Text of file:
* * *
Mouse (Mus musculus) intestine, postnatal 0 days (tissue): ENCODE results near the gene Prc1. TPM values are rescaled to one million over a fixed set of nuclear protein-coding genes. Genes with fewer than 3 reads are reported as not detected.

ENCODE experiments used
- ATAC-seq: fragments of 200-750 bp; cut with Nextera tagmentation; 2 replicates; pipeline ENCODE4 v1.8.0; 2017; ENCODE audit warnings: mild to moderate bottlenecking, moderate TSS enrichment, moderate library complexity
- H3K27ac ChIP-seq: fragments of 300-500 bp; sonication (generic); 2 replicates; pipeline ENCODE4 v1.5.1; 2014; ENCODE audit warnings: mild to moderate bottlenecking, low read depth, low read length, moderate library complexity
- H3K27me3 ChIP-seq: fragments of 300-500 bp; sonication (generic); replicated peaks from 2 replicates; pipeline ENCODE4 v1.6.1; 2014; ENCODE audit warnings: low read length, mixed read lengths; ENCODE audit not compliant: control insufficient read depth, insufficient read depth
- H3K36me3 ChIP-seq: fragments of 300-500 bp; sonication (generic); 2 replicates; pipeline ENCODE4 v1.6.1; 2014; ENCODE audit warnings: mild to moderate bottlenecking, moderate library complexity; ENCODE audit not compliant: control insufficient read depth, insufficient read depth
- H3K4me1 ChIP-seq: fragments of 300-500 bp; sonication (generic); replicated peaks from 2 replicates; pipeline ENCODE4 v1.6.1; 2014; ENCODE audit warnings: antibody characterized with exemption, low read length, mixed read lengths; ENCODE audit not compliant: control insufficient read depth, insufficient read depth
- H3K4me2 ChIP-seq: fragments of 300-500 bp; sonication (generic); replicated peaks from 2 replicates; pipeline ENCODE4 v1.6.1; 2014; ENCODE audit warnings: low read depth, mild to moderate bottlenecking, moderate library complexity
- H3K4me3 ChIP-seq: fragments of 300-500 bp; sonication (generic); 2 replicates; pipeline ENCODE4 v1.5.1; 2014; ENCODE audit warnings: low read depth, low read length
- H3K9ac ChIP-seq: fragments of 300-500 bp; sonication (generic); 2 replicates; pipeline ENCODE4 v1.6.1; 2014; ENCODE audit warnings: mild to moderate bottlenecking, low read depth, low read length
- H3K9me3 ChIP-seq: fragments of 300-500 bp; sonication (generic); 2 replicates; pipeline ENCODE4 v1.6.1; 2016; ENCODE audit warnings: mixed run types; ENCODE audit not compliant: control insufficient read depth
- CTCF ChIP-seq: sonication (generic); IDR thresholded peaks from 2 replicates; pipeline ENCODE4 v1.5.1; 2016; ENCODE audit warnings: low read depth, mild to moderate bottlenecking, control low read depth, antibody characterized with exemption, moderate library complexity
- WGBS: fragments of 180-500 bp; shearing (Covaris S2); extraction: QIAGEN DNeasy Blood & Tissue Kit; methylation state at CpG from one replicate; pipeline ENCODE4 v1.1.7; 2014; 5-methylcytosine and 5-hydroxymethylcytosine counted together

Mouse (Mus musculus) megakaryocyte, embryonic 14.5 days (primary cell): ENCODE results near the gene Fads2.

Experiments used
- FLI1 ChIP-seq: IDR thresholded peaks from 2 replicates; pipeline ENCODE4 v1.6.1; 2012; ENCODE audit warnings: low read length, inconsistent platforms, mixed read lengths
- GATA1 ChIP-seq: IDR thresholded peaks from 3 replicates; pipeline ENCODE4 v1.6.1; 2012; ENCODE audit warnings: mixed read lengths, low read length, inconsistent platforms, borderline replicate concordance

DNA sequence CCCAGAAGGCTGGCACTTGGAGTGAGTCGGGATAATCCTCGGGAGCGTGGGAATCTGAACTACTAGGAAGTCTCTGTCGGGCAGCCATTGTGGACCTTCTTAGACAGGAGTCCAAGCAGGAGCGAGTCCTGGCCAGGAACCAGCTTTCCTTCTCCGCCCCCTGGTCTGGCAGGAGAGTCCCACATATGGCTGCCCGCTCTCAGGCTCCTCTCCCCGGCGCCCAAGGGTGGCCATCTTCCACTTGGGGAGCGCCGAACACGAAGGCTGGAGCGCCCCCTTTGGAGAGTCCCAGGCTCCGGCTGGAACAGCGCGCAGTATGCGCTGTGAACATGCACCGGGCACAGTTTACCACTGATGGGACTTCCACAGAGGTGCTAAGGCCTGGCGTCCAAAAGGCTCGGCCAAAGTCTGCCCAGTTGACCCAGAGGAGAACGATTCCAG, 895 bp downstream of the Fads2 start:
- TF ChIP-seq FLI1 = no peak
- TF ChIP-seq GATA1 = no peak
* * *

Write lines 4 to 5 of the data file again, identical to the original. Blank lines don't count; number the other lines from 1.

- H3K27ac ChIP-seq: fragments of 300-500 bp; sonication (generic); 2 replicates; pipeline ENCODE4 v1.5.1; 2014; ENCODE audit warnings: mild to moderate bottlenecking, low read depth, low read length, moderate library complexity
- H3K27me3 ChIP-seq: fragments of 300-500 bp; sonication (generic); replicated peaks from 2 replicates; pipeline ENCODE4 v1.6.1; 2014; ENCODE audit warnings: low read length, mixed read lengths; ENCODE audit not compliant: control insufficient read depth, insufficient read depth